With property tax payments due today, many downtown Evanston condo owners may not be aware their bills include an extra tax they shouldn’t have been stuck with.
Because of what city officials say was a mixup by county officials, condo owners downtown are being billed for the Special Service Area 4 tax, which was supposed to have been levied only against commercial properties.
City Finance Director Marty Lyons says the city sent the county proper information indicating which parcels should, and should not, have been taxed for the special district, but somehow the calculations weren’t made properly by the county.
Lyons says the city is working to arrange a procedure by which the condo owners will be reimbursed for the over taxation — but he said he didn’t know how long it will take to get the issue straightened out.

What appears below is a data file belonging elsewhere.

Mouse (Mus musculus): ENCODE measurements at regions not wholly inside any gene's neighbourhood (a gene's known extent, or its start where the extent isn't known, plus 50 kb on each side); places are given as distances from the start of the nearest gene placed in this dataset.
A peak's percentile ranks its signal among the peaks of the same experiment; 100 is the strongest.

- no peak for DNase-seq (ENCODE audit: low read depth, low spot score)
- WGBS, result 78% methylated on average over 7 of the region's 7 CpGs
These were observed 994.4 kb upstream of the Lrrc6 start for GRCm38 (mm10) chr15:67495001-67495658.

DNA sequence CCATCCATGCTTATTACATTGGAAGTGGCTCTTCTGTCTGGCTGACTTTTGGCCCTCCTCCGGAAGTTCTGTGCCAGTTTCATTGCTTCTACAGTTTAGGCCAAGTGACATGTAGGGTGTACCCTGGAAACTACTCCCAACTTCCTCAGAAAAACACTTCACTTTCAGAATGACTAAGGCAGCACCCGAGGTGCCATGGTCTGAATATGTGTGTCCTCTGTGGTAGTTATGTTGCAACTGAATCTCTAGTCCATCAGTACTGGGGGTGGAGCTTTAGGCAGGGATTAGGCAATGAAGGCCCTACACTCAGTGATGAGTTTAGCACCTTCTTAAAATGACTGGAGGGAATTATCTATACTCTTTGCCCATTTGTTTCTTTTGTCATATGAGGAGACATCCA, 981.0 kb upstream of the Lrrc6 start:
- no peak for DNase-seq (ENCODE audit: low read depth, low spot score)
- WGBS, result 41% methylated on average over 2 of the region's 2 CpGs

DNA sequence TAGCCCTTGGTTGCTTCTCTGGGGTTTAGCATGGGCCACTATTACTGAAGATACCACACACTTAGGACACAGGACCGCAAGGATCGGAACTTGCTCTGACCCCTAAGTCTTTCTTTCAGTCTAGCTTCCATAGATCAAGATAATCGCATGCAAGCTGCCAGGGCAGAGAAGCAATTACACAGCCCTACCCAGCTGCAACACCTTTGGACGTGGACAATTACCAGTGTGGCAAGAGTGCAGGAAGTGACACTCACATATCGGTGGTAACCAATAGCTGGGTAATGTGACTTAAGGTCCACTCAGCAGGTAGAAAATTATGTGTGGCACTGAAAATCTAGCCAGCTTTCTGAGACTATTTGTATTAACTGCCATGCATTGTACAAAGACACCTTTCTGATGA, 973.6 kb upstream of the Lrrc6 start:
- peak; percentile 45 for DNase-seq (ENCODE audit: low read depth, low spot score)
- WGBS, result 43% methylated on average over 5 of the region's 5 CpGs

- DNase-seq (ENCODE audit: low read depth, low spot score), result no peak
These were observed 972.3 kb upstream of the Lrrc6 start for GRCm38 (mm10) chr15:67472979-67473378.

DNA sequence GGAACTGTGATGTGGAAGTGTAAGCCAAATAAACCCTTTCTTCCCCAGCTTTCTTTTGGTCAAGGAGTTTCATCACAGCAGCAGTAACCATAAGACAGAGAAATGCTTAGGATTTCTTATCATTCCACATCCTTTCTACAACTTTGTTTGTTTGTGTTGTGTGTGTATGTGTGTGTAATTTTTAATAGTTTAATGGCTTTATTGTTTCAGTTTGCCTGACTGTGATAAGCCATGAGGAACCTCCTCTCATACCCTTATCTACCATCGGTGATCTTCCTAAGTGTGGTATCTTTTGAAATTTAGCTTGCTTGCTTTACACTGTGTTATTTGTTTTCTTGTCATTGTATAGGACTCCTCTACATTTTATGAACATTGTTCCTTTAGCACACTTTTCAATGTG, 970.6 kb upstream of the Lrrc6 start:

In the meantime, he recommends that condo owners pay the full amount shown on their tax bill, because the county has trouble handling partial payments and the residents might end up being charged late fees.
The mistaken tax adds about 3 percent to a typical condo owner’s 2007 tax bill.
The exta tax highlighted on one condo owner’s bill.
Complicating the issue is the fact that the larger pool of properties taxed to raise the special service area funding means that owners of properties that were supposed to be taxed were taxed at a lower rate than they should have been.
As a result, Lyons says, owners of commercial properties downtown will see an extra charge on their next tax bill to make up the difference.
Lyons says the city has sent a letter to condo associations informing them of the issue and expects to send a letter to all condo owners about it soon.
The special service area tax funds operations of EvMark, the downtown marketing organization that also manages some streetscape maintenance work in the downtown area.
Excluding the condo owners from the tax was a key issue in winning City Council approval of a renewal and expansion of the special service area last year so that EvMark could expand its operations.
Downtown resident Maureen Posner of 1720 Maple Ave. called the situation “a big mess,” and speculated that condo owners may not get their money back until next year’s tax bills are issued.